Resuscitation performance is of lower quality and associated with higher cognitive load in pediatric scenarios compared with adult scenarios in a simulation study of out-of-hospital cardiac arrest (OHCA), according to findings published in JAMA Network Open.
The cross-sectional study aimed to assess the quality of resuscitation in adult and pediatric shockable and nonshockable OHCA via use of in situ high fidelity simulation in emergency medical service (EMS) professionals and evaluate the effects of cognitive load and knowledge.
The study was performed at 7 urban EMS agencies in the Portland, Oregon, metropolitan area between September 2020 and August 2021. Each EMS crew completed 4 simulation scenarios: an adult woman with shockable arrest and ventricular fibrillation on arrival; an adult woman with pulseless electrical activity; a school-aged child with ventricular fibrillation; and an infant with pulseless electrical activity. At EMS arrival all patients were pulseless.
The rates of errors were compared between the adult and pediatric scenarios. Defect-free care included correct cardiopulmonary resuscitation (CPR) depth, rate, compression-to-ventilation ratio, timely bag-mask ventilation (BVM), and timely defibrillation if applicable.
A total of 215 EMS clinicians from 39 crews participated (93% men; mean [SD] age, 38.7 [0.6] years). The EMS members had a mean (SD) of 10 (4.1) years of EMS experience.
In the pediatric scenarios, delays were observed in time to CPR, time to BVM, vascular access, and time to initial dose of epinephrine vs the adult scenarios. None of the pediatric shockable scenarios and 5 pediatric nonshockable scenarios (12.8%) were defect free, and 27 adult nonshockable scenarios (69.2%) were defect free.
In a comparison of the mean (SD) National Aeronautics and Space Administration task load index (NASA-TLX) scores of the paramedic team leader for each scenario, the highest cognitive load occurred in the pediatric nonshockable scenario (48.4 [13.8]), followed by the pediatric shockable scenario (43.6 [15.2]), adult shockable scenario (41.1 [13.7]), and adult nonshockable scenario (39.3 [13.3]).
The pediatric scenarios had significantly increased overall mean (SD) NASA-TLX scores compared with the adult scenarios with use of 1-way analysis of variance (ANOVA; pediatric, 45.4 [14.4]; adult, 41.2 [13.5]; P =.01). The mental demand subscale of the mean (SD) NASA-TLX was greater in the pediatric scenarios vs the adult scenarios (pediatric, 59.1 [20.7]; adult, 51.4 [21.1]; P =.01).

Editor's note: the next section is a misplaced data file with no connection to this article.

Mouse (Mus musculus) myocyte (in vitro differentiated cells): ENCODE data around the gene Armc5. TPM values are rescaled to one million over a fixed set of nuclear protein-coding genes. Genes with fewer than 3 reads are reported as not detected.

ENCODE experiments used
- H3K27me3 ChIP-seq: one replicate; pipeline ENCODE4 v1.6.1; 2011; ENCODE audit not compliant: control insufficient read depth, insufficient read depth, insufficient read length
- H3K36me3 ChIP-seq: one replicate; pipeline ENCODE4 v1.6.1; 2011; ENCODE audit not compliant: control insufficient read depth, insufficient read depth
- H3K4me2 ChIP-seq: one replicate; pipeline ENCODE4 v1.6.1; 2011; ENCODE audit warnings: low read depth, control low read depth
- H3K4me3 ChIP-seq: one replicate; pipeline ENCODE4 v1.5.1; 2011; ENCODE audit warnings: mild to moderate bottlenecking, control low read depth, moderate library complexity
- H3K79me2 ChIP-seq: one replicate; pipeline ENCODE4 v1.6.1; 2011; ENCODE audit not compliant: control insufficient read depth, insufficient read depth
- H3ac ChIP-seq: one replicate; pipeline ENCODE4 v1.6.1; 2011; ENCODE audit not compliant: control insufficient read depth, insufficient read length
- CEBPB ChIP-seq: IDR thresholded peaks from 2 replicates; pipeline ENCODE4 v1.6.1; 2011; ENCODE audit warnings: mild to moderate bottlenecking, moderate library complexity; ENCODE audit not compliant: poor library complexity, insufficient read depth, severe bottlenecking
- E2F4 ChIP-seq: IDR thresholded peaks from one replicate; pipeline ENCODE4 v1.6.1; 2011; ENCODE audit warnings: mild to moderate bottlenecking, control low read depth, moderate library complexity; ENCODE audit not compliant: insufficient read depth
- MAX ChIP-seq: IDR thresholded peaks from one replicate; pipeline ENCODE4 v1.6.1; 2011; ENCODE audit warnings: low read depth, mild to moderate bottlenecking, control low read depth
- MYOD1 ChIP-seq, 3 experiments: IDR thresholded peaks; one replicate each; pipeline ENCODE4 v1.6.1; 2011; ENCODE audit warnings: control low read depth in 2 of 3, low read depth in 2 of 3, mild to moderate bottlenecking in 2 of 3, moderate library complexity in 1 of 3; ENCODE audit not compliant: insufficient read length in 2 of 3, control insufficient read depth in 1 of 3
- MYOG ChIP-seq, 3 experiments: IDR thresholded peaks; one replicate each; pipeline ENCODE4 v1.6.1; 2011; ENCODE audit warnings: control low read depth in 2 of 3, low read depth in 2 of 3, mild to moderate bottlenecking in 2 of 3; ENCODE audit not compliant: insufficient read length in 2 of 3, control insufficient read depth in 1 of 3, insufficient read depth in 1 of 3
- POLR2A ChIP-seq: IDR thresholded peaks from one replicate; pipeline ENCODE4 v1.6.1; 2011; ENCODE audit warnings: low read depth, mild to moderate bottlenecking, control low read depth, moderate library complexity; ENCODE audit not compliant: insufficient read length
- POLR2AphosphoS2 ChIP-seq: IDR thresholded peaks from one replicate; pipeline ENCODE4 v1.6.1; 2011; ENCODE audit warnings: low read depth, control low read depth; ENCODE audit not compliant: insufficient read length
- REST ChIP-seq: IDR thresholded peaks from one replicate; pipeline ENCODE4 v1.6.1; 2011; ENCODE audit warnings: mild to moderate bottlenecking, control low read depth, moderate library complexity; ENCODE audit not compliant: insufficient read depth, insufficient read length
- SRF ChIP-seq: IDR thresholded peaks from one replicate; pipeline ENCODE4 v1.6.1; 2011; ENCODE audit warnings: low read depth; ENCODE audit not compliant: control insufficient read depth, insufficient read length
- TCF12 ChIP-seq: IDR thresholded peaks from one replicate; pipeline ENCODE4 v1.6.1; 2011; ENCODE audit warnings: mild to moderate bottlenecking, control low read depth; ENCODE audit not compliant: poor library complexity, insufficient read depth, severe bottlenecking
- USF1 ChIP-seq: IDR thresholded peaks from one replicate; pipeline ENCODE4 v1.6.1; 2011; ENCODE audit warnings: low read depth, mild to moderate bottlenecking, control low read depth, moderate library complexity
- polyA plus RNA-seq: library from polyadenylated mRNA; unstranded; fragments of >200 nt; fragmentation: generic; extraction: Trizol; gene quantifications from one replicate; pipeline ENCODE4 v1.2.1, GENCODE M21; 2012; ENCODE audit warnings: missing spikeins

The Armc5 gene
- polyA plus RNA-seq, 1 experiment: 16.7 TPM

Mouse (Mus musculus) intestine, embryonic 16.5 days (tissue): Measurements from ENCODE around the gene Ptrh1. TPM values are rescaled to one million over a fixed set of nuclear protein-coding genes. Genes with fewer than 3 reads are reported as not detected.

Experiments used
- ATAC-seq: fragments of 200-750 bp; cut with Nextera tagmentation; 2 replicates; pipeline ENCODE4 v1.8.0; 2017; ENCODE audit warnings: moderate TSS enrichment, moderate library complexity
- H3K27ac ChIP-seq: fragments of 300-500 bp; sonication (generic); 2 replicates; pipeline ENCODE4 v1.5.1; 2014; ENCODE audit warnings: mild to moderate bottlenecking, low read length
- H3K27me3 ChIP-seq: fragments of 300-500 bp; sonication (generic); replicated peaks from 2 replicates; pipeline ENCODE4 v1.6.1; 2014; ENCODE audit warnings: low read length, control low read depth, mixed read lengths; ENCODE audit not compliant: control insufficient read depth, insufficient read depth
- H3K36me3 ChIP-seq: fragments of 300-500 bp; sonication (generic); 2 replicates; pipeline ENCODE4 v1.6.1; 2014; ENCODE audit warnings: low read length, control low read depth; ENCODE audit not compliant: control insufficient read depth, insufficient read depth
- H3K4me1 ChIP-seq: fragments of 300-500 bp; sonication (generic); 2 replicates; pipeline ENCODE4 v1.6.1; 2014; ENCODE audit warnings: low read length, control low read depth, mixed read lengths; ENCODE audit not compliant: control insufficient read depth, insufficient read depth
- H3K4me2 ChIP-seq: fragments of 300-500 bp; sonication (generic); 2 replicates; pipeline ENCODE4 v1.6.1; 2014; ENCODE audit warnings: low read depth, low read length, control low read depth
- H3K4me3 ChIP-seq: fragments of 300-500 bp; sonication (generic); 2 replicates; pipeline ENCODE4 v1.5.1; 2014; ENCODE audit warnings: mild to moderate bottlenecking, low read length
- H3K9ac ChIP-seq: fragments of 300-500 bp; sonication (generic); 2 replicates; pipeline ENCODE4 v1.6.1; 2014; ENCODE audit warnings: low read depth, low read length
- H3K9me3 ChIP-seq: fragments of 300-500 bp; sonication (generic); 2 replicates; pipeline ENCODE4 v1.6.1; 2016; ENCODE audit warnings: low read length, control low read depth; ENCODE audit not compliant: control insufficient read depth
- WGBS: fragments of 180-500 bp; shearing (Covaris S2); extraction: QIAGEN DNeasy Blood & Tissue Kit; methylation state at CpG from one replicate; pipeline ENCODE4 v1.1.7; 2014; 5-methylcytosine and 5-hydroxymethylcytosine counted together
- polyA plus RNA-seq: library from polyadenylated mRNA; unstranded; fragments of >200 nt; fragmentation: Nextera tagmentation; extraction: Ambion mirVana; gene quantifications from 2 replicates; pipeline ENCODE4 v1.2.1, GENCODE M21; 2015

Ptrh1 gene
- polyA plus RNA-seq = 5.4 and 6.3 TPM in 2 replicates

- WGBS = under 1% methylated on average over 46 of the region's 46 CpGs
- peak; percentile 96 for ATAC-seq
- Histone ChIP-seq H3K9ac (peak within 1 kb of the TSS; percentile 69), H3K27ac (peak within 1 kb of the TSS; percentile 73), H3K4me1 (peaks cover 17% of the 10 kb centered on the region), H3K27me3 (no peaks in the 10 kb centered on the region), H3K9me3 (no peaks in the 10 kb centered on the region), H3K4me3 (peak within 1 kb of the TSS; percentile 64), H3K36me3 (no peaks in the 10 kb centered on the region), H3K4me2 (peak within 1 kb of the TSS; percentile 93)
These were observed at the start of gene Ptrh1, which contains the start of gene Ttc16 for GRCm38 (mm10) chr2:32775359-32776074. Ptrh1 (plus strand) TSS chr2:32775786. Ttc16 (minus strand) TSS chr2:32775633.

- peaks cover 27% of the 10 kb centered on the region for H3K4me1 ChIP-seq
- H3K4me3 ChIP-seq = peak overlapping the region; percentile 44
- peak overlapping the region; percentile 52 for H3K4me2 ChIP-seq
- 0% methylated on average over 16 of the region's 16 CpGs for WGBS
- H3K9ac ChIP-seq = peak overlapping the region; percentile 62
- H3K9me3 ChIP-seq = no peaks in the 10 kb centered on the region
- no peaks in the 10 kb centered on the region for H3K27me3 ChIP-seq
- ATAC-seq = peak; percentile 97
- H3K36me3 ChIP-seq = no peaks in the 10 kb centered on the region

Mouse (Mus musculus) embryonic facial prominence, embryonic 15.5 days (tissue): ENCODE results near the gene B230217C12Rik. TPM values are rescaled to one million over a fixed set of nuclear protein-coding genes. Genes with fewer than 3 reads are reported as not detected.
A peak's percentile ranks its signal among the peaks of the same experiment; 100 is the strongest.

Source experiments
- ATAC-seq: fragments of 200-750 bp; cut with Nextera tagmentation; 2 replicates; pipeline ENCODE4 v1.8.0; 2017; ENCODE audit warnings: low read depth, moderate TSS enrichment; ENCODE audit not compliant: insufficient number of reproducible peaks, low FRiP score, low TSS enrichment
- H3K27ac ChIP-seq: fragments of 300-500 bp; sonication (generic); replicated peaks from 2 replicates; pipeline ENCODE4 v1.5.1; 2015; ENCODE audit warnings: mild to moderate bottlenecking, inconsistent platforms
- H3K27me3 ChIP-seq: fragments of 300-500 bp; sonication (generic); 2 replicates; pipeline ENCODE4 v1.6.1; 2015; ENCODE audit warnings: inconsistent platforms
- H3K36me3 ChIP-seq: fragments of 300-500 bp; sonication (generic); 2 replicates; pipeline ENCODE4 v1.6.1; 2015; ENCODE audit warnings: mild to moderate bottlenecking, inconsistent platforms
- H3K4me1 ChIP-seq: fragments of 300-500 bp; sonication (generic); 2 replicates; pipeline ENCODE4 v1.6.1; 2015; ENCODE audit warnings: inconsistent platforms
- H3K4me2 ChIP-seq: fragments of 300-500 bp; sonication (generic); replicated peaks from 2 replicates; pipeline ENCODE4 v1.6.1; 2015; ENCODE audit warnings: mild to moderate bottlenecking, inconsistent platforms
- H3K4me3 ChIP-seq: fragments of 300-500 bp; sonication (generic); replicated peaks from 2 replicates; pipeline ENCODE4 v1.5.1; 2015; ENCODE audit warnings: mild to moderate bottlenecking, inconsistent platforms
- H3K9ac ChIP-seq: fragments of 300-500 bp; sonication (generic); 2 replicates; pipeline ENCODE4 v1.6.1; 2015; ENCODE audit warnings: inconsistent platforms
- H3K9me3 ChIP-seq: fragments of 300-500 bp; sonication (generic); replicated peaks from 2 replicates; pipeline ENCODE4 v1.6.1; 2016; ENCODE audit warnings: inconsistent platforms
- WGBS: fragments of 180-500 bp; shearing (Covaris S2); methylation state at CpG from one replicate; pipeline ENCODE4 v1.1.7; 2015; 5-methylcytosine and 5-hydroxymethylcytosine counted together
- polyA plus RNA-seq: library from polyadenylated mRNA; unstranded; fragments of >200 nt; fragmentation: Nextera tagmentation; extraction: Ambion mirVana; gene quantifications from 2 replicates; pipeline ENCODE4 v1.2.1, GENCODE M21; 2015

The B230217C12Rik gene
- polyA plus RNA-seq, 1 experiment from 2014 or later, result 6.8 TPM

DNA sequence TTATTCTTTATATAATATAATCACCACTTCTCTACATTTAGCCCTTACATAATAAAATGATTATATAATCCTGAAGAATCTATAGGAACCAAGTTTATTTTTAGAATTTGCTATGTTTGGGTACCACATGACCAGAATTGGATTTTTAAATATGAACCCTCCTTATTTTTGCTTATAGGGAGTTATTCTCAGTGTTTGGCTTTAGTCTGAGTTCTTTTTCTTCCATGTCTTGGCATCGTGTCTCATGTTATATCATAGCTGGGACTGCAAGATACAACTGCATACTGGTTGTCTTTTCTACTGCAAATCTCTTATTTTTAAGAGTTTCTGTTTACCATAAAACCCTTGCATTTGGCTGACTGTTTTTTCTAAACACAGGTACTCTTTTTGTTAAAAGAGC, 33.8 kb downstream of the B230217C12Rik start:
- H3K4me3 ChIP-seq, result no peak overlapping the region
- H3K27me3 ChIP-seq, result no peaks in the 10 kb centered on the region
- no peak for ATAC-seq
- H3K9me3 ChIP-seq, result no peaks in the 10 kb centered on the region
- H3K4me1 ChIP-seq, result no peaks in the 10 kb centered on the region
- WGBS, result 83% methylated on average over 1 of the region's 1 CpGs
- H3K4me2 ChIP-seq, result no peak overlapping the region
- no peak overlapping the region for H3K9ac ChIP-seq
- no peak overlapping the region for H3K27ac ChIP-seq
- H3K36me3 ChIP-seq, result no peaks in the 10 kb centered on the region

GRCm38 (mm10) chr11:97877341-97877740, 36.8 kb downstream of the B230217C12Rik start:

The difference in overall Clinical Teamwork Scale (CTS) in the 4 scenarios was not statistically significant per ANOVA (P =.062) and was relatively small in size. The overall knowledge test scores were not significantly different in the adult and pediatric knowledge assessments.
The multivariable model showed that the posterior probability of defect-free care was associated with scenario type. The probabilities of defect-free care were 67% (95% CI, 50%-84%), 29% (95% CI, 15%-44%), 17% (95% CI, 5%-28%), and 3% (95% CI, −3% to 8%) in the adult nonshockable, adult shockable, pediatric nonshockable, and pediatric shockable scenarios, respectively.
In further analysis, mental demand also was associated with scenario type. The pediatric nonshockable scenario was associated with a 10.6-point increase in mental demand (95% CI, 6.3-15.0 points). An increase in Pediatric Advanced Life Support knowledge assessment score was associated with a 5% increased probability of defect-free care (95% CI, 0.6%-10.3%). CTS, NASA-TLX score, years of experience, and Advanced Cardiac Life Support knowledge evaluation score were not associated with defect-free care.
The researchers noted that all events were simulated and cannot be correlated with clinical outcomes, and the results may be biased in favor of better overall performance than what would occur in a clinical setting. Also, the study was conducted in a single geographic area with relatively high OHCA survival and may not be generalizable to other EMS systems.
“In this study of simulated pediatric and adult OHCA, pediatric cases consistently had delays in initiating critical interventions and lower-quality care, while paramedics also experienced significantly higher cognitive load in the pediatric scenarios,” wrote the study authors. “Increased cognitive load may contribute to challenges in pediatric resuscitation.”
Disclosure: Some study authors declared affiliations with biotech, pharmaceutical, and/or device companies. Please see the original reference for a full list of authors’ disclosures.
Hansen M, Walker-Stevenson G, Bahr N, et al. Comparison of resuscitation quality in simulated pediatric and adult out-of-hospital cardiac arrest. JAMA Netw Open. Published online May 17, 2023. doi: 10.1001/jamanetworkopen.2023.13969